The club has yet to produce an Olympic gold medal winner, but Fratianne took a silver at the ’80 Winter Games and won world championships in ’77 and ’79 representing the LAFSC. Babilonia danced her way to another world title for the club, also in ’79.
And the beat goes on. Among the 24 headed for Denver in two weeks is Debi Thomas, the club’s current superstar and its hope for a gold medal at Calgary in the ’88 Winter Games.
With the thrill of all those victories, there has been agony. Four members of the club were killed in a 1961 plane crash near Brussels, Belgium, that took the lives of the entire U. S. contingent heading for world competition that year. The four, whose names are enshrined on a plaque at Pickwick, were: Roger H. Campbell, Dona Lee Carrier, Deane McMinn and Diane Carol Sherbloom.
Some members of the club have never even set foot in Pickwick, nor met the majority of the people in the organization. They skate in other areas of the country but pay their $35 in dues to belong to the LAFSC.
Why? Every skater competing at every level must belong to a club. But why this one? Certainly not for the financial rewards. The club does pay entry fees for the higher-level competitors, but at the most that wouldn’t amount to more than $150.
“It’s like an extended family,” said Cindy Bortz of Tarzana and the LAFSC, one of skating’s rising stars. “They have excellent judges here who will critique you but still be very supportive. I came here just because my coach, Wendy Olson, taught over here. But I’m so glad now. The people here are so caring. They will do anything for you.”
Bortz learned just how prestigious a club she had fallen into when she went to Moscow to compete. People from the Soviet skating community surrounded her and asked in broken English, “You got L. A. club pin? We want L. A. club pin.”
Frank Carroll, one of the sport’s top coaches, tries to get all his skaters into the LAFSC. If they resist, he tries friendly pressure.
“I had one kid who hadn’t joined,” Carroll said. “So when he would come up, I’d say, ‘Here’s so-and-so from the enemy club.’ It’s not that I demand they join here, but I do ride them and kid them until they change.”
Carroll feels it can be extremely important to enter the national or international stage as a member of the L. A. club.
“It can be so advantageous to be in a good club,” he explained. “As you progress to different levels, it’s important to be in a club where they’ll encourage you and expose you to new levels. The L. A. club is one of the best. This club offers a lot of very knowledgeable people. There are coaches available on all levels.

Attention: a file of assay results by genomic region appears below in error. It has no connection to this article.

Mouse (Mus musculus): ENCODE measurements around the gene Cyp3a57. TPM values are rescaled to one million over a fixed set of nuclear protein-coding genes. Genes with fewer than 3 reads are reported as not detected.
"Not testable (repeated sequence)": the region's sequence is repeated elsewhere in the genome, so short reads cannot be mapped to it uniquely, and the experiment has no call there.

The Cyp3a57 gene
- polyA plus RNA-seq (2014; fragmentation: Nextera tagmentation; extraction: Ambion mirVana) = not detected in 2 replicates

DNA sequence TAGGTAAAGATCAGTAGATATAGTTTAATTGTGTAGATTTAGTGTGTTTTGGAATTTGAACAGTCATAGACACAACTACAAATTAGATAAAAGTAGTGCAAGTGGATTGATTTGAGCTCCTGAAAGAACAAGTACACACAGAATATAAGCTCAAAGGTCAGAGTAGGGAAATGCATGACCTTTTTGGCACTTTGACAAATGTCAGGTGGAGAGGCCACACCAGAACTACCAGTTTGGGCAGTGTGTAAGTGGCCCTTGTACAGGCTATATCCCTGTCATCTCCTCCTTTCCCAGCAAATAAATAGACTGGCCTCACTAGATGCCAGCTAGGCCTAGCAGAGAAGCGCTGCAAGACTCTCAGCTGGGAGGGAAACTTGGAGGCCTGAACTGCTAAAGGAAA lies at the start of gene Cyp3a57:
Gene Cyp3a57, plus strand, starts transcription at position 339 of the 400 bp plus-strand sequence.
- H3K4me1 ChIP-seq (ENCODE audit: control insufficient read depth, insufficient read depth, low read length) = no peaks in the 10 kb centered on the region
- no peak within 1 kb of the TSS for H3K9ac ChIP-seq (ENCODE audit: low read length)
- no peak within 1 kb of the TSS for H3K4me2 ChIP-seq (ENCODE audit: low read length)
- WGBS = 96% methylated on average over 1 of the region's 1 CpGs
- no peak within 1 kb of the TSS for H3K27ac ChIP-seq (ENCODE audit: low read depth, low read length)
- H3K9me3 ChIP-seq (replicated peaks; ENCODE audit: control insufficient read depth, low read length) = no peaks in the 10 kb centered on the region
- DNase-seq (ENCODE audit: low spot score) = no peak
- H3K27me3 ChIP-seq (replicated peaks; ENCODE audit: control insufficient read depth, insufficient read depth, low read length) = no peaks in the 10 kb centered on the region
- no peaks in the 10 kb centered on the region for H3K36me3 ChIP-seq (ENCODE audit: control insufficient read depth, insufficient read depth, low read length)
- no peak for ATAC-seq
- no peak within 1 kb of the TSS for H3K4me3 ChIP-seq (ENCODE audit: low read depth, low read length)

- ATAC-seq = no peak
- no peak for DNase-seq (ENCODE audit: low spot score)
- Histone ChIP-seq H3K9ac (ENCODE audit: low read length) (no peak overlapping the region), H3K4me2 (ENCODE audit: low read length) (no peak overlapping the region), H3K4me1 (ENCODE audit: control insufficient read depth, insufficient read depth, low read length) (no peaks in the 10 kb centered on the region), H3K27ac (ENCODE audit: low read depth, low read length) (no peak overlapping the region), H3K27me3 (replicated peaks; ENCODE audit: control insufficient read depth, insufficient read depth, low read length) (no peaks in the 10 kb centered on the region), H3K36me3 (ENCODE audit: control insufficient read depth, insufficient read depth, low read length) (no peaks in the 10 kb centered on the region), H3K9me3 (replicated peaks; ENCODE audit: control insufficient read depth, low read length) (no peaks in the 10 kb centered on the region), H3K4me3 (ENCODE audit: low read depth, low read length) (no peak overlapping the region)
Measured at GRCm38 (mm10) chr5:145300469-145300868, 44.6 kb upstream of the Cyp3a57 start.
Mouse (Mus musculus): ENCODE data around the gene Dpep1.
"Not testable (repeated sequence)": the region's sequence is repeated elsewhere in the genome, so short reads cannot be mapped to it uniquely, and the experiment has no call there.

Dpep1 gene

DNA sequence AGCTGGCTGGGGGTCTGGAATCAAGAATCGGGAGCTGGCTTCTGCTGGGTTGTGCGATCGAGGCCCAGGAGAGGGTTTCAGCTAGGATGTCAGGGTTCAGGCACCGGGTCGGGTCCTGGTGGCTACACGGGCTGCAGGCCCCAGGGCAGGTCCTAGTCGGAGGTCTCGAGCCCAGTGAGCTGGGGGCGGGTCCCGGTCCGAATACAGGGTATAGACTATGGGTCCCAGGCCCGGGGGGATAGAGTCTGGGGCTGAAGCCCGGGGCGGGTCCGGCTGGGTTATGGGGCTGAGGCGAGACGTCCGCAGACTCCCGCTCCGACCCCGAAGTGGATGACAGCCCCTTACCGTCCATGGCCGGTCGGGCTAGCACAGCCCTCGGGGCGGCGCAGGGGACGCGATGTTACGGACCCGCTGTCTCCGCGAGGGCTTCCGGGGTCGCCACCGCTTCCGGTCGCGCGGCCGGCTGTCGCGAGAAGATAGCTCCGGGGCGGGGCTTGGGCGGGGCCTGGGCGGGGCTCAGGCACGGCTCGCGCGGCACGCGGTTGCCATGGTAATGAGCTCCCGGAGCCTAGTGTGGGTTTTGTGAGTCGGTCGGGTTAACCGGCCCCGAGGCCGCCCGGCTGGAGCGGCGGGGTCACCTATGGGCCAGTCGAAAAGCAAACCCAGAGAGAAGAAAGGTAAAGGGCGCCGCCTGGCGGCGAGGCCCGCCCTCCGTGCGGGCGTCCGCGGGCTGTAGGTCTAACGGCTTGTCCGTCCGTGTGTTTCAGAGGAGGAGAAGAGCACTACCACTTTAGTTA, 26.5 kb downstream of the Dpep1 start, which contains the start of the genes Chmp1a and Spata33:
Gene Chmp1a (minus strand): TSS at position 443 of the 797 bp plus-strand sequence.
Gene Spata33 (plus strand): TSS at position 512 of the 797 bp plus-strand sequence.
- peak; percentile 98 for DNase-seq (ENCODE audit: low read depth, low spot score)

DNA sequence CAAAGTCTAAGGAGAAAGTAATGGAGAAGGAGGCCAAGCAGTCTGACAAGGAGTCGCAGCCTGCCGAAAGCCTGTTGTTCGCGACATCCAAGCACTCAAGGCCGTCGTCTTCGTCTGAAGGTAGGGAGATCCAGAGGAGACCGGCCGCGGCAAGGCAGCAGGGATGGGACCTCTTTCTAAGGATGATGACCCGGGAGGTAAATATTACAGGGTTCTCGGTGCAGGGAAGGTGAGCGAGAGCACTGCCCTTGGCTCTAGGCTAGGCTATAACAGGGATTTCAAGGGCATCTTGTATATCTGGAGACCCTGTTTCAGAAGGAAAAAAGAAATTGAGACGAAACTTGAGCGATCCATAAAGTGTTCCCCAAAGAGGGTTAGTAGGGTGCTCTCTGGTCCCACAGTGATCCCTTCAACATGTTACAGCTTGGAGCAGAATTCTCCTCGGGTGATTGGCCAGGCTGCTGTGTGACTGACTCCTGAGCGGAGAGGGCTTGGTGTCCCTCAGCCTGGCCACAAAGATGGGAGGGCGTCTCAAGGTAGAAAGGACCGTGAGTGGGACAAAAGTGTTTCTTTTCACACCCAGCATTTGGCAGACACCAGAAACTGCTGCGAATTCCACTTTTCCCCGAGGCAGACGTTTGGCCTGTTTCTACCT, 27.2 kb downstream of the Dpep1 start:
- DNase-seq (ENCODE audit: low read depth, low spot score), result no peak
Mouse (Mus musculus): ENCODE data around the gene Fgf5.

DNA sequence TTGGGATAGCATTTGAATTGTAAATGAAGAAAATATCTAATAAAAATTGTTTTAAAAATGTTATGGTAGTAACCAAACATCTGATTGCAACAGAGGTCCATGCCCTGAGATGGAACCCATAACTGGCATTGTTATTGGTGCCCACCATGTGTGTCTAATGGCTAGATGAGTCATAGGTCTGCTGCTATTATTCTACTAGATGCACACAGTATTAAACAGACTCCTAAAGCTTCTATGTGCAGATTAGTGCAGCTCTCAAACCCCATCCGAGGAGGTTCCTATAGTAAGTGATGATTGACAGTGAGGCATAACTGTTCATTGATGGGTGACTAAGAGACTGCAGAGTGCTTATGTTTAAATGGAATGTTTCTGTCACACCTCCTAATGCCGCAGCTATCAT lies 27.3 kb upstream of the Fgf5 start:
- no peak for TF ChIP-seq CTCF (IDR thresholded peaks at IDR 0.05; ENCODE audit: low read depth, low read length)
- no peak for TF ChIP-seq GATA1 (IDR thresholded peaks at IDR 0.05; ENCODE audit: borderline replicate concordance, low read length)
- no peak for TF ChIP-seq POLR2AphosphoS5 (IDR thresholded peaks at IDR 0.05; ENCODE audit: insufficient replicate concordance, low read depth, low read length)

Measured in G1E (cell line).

“We have national and international judges in this club. It’s not a bad thing to have them on your side, to have them like you when they are judging.
“I’ve taught here for 25 years. One of the things I like is the nice feeling I have with the top officials. If there’s a problem, I can go talk to them as friends.”
Club officials, all of whom work on a volunteer basis, have tried to avoid some problems by keeping parents of current competitors off the board of directors.
“You have to stay above it,” Lawless said, “if you want to do a good job.”
It’s not nirvana. For one thing, the club, with various fund-raising events, usually is doing well if it breaks even financially.
For another, the club must share Pickwick with a speed skating club, hockey players and the general skating public. The dream of its own arena remains just that for the LAFSC.
“There’s a club in Seattle,” Carroll saids, “that makes something like $200,000 from staging bingo games. And they have no skaters. They’re lucky if they have someone make the nationals. We’re barely breaking even. If this club puts on a show and nobody comes, it’s in big trouble.”
Trouble or not, it has come a long way since that horrible night in 1933.
“I talked to Pauline Neuman, the club’s original secretary,” Lawless said, “before she passed away two years ago. She told me that if the other original members could have seen the way things turned out, they would never have believed it. . . . Pauline felt, to those original members, it would have just been mind-boggling.”